RESCHEDULED: THE END OF ÇATALHÖYÜK: The West Mound Excavations - Peter F. Biehl (University of California Santa Cruz)

This talk summarizes the results of 20 years of excavation and research at the West Mound of the UNESCO World Heritage site of Çatalhöyük, Turkey. It provides a comprehensive documentation and original interpretation of Chalcolithic data in Anatolia linking the settlement at the Çatalhöyük West Mound (ca. 6,100 cal BC – 5,500 cal BC) – attributed to the so-called Early Chalcolithic in Anatolian periodization – to the well-established stratigraphy of its Aceramic Neolithic, Early Neolithic and Late Neolithic predecessor Çatalhöyük East (ca. 7,500 cal BC – 5,900 cal BC). It tells the story of this famous site starting at around 6,500 cal BC with the settlement on the East Mound, which after ca. 300 years of gradual social change shifted over a time of ca. 200 years of continued social change accompanied by increasing environmental change to the West Mound at around 6,000 cal BC. The new settlement continues for another ca. 500 years to the end of Çatalhöyük around 5,500 cal BC. The talk scrutinizes this process of cultural, social, economic and symbolic transition between the Neolithic and Chalcolithic in Central Anatolia as well as the palaeo-environmental changes in the Konya plain, in order to examine, for example, how humans responded to the climate change that occurred during the “8.2k cal BP climate event”. Çatalhöyük offers a microcosm that helps us unlock some of the key questions surrounding this time period, and offers the exceptional chance to analyze human responses to cultural and environmental change on a micro-scale. It  provides answers to the fascinating questions of why and how does the shift from the East to the West Mound take place at this time, and what this means for our general understanding of the Neolithic and Chalcolithic in Anatolia and Europe. The talk will also re-evaluate these changes within a framework of agency and materiality theories as well as cutting-edge scientific methods, and contextualize the events at Çatalhöyük at the turn of the 7th – 6th millennium cal BC with other sites in the Near East.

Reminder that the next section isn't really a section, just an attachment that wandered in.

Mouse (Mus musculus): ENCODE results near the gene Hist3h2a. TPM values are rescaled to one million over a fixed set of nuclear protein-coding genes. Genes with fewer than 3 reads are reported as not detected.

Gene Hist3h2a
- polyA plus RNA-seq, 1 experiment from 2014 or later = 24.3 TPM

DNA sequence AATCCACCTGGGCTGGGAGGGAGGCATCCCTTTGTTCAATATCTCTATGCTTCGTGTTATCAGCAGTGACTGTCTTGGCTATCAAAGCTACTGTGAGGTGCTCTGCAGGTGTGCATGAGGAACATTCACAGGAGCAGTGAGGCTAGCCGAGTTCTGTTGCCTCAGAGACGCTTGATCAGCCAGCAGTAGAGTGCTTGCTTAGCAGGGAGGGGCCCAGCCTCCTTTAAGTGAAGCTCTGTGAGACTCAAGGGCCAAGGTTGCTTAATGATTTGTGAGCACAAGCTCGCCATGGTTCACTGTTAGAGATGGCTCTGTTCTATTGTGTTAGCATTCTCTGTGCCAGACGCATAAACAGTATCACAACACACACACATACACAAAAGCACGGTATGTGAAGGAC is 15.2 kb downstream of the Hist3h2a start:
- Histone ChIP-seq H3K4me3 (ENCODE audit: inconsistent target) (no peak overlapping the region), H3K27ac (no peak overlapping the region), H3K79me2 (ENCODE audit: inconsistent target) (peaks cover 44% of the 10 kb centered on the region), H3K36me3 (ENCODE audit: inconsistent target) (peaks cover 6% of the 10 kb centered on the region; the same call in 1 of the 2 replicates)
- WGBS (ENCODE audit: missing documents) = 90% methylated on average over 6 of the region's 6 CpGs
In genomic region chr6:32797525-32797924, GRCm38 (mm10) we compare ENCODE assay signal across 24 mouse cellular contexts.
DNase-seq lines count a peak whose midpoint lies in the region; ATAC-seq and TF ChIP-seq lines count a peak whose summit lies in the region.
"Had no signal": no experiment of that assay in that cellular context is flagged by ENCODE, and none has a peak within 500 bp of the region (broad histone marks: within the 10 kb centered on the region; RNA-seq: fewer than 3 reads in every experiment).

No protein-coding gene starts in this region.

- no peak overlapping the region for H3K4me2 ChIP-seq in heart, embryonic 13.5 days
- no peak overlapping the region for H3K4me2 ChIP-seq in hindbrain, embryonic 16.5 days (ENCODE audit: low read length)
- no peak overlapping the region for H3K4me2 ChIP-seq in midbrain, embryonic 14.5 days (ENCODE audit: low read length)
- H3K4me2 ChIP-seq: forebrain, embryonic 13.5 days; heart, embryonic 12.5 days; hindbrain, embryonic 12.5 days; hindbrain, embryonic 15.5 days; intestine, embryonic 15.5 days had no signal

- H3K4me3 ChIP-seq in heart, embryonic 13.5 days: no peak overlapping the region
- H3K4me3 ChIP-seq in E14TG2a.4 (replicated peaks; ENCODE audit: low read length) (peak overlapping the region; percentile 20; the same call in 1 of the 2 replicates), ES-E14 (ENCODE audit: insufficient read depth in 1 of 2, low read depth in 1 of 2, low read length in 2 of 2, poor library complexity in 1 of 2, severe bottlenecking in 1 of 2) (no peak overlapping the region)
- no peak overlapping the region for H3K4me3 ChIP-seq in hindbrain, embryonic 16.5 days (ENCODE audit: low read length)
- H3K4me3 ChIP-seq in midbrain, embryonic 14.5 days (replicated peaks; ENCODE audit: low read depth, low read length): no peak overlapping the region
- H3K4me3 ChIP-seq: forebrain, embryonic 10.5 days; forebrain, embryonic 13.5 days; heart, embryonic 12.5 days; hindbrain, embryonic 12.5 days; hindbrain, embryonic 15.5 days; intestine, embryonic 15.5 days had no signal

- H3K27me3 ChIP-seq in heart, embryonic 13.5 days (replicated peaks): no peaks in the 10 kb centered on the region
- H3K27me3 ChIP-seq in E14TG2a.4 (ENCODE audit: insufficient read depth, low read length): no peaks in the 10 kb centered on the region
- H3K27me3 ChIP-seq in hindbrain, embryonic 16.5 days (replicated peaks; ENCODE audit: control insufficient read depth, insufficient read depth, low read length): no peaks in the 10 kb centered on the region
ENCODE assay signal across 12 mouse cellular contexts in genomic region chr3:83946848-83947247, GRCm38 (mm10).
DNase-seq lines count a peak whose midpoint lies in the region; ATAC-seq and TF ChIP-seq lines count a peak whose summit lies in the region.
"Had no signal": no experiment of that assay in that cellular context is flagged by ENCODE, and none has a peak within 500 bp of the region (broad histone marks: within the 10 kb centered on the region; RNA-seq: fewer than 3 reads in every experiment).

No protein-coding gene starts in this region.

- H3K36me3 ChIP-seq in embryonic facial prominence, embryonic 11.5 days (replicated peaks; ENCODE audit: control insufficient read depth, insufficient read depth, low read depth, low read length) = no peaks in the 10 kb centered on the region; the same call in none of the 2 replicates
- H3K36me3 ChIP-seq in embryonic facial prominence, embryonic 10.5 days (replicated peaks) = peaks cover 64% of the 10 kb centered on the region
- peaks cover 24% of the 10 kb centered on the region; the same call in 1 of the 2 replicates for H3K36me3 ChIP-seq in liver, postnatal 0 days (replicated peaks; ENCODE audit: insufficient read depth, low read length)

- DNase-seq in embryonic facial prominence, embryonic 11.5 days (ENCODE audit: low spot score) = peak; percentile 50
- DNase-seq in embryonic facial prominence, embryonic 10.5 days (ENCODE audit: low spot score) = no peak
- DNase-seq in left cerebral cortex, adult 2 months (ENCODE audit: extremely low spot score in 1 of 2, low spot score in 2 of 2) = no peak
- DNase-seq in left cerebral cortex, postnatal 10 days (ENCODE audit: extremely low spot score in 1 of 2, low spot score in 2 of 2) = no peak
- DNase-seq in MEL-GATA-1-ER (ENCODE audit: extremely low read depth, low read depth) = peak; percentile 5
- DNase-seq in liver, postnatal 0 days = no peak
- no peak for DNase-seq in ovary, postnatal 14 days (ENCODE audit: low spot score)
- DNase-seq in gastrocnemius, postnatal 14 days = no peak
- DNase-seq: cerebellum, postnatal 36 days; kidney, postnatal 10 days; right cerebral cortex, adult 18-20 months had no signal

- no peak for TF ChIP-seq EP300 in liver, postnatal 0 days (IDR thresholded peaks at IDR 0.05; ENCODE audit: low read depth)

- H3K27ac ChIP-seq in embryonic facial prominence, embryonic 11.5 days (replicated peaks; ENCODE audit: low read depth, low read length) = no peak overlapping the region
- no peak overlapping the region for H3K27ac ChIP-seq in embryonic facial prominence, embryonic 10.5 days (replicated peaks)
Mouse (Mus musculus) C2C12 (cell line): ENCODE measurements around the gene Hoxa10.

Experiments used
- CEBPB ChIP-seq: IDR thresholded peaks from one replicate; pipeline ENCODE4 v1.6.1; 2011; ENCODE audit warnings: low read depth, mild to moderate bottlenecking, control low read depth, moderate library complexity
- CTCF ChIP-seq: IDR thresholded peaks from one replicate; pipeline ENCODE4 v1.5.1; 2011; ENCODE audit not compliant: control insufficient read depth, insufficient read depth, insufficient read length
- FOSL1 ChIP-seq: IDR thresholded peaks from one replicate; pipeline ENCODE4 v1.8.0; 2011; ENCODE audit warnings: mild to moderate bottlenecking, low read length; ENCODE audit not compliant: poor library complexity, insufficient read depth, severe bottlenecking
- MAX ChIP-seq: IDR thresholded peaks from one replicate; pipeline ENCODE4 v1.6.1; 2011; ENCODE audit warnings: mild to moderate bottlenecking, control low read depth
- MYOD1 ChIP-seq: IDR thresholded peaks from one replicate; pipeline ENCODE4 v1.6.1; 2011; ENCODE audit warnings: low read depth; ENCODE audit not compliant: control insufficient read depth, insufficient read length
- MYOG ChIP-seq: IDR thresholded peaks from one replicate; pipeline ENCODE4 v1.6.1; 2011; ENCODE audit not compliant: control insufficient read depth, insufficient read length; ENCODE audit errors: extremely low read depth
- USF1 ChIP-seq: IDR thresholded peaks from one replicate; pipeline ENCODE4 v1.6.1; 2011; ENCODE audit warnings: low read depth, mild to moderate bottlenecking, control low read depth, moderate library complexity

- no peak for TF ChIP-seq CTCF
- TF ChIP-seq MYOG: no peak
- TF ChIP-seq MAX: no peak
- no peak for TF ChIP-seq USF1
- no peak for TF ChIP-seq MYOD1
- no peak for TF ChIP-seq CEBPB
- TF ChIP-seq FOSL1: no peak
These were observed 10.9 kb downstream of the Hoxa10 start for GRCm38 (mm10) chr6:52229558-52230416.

Friday, February 23 at 3:30pm to 5:00pm

Humantities 1, 202

Event Type

Lectures & Presentations

Invited Audience

Alumni, Faculty & Staff, Students, Prospective Students, General Public, Graduate Students



Anthropology Department, Archaeological Research Center


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